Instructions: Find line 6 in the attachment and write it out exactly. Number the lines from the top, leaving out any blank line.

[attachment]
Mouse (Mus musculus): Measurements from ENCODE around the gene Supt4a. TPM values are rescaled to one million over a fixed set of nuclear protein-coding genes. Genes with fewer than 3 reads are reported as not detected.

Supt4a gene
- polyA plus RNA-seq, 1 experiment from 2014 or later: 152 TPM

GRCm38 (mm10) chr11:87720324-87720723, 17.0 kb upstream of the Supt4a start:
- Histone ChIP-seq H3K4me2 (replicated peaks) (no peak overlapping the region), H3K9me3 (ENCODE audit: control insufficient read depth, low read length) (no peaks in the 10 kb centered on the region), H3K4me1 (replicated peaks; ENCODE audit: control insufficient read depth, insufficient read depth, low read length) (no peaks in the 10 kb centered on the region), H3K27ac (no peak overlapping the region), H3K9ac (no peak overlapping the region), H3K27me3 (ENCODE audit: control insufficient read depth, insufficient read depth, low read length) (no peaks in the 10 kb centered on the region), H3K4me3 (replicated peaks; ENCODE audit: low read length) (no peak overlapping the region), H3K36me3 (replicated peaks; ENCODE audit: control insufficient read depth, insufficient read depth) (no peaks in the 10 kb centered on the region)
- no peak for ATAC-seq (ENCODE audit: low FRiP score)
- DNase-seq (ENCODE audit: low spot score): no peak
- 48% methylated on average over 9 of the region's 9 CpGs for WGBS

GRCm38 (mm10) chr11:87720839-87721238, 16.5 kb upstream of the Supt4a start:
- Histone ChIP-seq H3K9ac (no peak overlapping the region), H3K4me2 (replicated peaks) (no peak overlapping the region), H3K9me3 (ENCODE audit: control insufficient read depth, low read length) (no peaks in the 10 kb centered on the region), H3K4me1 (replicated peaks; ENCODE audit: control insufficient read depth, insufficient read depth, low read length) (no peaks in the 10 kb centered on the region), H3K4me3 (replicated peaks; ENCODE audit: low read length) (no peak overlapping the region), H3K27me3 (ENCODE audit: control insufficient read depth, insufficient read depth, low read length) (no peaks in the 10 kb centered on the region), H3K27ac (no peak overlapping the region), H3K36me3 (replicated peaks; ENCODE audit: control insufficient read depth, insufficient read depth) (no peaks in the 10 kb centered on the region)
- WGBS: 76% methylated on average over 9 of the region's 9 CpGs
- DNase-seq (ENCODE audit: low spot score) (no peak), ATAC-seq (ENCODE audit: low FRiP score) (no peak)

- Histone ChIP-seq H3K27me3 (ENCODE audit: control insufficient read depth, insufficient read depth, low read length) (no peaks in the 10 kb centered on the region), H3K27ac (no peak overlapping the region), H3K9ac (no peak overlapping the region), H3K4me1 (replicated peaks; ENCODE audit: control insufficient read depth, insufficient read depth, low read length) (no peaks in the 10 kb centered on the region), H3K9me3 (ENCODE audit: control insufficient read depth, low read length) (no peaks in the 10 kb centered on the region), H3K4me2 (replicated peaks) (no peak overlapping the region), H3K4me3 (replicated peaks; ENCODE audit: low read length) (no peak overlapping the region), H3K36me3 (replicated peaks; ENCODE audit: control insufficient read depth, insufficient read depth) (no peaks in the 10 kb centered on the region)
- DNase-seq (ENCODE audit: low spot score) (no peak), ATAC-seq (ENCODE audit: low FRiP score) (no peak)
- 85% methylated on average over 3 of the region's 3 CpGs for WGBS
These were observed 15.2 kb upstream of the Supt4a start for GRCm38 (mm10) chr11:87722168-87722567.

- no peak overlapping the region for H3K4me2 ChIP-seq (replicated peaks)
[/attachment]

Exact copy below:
- no peak for ATAC-seq (ENCODE audit: low FRiP score)